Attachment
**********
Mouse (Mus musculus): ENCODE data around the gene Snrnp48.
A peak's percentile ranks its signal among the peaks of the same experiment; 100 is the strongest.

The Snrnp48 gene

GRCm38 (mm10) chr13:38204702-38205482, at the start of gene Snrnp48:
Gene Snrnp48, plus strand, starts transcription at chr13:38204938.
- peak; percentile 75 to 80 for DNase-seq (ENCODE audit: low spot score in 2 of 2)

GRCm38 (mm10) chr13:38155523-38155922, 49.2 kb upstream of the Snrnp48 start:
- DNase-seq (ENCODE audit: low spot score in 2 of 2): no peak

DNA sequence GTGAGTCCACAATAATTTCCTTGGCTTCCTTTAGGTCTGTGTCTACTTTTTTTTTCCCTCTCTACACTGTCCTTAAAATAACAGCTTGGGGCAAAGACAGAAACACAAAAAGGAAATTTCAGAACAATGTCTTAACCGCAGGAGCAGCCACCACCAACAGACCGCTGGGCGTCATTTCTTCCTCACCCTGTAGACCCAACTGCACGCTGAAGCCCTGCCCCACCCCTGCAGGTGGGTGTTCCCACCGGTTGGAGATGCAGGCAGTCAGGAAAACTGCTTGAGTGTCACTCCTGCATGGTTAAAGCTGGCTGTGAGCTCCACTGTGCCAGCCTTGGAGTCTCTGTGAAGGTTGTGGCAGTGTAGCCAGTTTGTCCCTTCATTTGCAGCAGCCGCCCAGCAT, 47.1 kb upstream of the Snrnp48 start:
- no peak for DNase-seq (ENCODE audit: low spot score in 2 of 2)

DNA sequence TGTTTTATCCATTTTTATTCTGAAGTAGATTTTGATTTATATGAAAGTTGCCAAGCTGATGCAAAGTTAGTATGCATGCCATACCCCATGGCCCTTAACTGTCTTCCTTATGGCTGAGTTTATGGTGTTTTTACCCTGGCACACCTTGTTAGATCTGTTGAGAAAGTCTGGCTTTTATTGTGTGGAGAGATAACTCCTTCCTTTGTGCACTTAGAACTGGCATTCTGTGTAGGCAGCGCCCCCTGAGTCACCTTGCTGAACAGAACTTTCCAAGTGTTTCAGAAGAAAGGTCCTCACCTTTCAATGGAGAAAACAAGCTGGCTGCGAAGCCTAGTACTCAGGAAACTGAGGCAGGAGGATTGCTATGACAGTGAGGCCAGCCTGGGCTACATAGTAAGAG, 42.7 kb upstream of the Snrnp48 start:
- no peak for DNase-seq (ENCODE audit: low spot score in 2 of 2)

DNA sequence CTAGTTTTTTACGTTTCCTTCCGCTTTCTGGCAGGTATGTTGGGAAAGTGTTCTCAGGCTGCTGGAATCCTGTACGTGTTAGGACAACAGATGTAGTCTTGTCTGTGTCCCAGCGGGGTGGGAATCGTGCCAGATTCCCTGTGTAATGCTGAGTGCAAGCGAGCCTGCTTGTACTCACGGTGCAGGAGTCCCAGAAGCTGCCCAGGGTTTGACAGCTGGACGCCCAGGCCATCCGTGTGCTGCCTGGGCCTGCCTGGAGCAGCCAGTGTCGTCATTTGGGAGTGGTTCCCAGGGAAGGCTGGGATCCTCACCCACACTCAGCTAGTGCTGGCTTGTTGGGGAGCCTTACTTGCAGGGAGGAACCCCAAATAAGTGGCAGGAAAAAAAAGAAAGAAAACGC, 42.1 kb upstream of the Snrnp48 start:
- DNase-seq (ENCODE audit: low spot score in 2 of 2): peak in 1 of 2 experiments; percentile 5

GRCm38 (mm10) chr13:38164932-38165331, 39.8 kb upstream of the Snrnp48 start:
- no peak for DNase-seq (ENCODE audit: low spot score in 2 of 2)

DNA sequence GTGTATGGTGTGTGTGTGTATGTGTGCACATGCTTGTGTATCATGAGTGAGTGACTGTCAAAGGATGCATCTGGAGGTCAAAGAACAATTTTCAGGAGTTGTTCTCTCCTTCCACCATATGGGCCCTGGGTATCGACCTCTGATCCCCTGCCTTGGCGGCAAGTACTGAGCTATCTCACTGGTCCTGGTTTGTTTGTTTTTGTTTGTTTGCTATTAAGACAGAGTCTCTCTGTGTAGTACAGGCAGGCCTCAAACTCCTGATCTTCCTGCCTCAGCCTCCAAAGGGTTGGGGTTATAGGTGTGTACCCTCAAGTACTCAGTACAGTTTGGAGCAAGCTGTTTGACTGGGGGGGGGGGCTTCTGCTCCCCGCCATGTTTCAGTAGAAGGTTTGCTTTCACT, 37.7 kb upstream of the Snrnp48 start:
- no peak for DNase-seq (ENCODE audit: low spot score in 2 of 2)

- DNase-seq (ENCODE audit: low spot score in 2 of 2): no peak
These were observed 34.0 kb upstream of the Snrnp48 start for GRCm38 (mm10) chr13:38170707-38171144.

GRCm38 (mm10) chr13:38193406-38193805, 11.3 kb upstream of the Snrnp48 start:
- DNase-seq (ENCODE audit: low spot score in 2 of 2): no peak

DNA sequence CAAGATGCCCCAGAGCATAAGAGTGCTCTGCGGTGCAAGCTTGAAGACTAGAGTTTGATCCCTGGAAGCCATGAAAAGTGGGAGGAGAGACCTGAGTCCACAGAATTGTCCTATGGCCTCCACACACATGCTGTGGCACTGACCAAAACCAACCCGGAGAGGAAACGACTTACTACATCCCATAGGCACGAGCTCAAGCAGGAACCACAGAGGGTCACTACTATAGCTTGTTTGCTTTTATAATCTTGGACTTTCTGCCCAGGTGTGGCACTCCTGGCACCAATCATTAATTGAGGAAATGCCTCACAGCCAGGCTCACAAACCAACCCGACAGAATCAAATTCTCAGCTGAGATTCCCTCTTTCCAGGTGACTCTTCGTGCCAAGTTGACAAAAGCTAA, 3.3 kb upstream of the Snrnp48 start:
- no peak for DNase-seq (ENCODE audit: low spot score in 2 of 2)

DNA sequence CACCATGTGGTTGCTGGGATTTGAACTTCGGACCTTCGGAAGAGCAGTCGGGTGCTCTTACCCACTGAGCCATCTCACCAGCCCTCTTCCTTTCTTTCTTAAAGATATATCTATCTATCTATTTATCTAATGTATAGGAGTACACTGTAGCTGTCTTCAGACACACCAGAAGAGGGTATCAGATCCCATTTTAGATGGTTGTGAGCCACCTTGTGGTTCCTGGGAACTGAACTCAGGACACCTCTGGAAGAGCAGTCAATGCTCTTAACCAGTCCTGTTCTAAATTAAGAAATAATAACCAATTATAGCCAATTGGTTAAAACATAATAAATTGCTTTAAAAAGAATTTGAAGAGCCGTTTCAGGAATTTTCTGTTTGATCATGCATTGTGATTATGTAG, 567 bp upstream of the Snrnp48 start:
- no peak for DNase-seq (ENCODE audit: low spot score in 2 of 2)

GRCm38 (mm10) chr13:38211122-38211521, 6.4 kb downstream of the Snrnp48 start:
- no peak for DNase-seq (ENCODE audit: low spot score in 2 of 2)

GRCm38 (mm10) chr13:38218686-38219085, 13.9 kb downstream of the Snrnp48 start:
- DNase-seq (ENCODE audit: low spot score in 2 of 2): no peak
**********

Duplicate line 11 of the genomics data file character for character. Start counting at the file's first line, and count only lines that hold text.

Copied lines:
DNA sequence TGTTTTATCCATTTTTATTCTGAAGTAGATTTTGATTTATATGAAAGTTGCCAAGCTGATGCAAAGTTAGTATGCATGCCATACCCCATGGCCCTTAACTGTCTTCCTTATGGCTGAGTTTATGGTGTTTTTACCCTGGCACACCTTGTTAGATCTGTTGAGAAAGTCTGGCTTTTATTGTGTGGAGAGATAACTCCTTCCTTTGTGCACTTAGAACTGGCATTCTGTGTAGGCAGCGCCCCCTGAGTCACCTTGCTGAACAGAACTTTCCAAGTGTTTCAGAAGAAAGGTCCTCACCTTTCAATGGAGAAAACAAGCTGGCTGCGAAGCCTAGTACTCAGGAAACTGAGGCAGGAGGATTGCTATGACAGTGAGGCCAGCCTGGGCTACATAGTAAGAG, 42.7 kb upstream of the Snrnp48 start: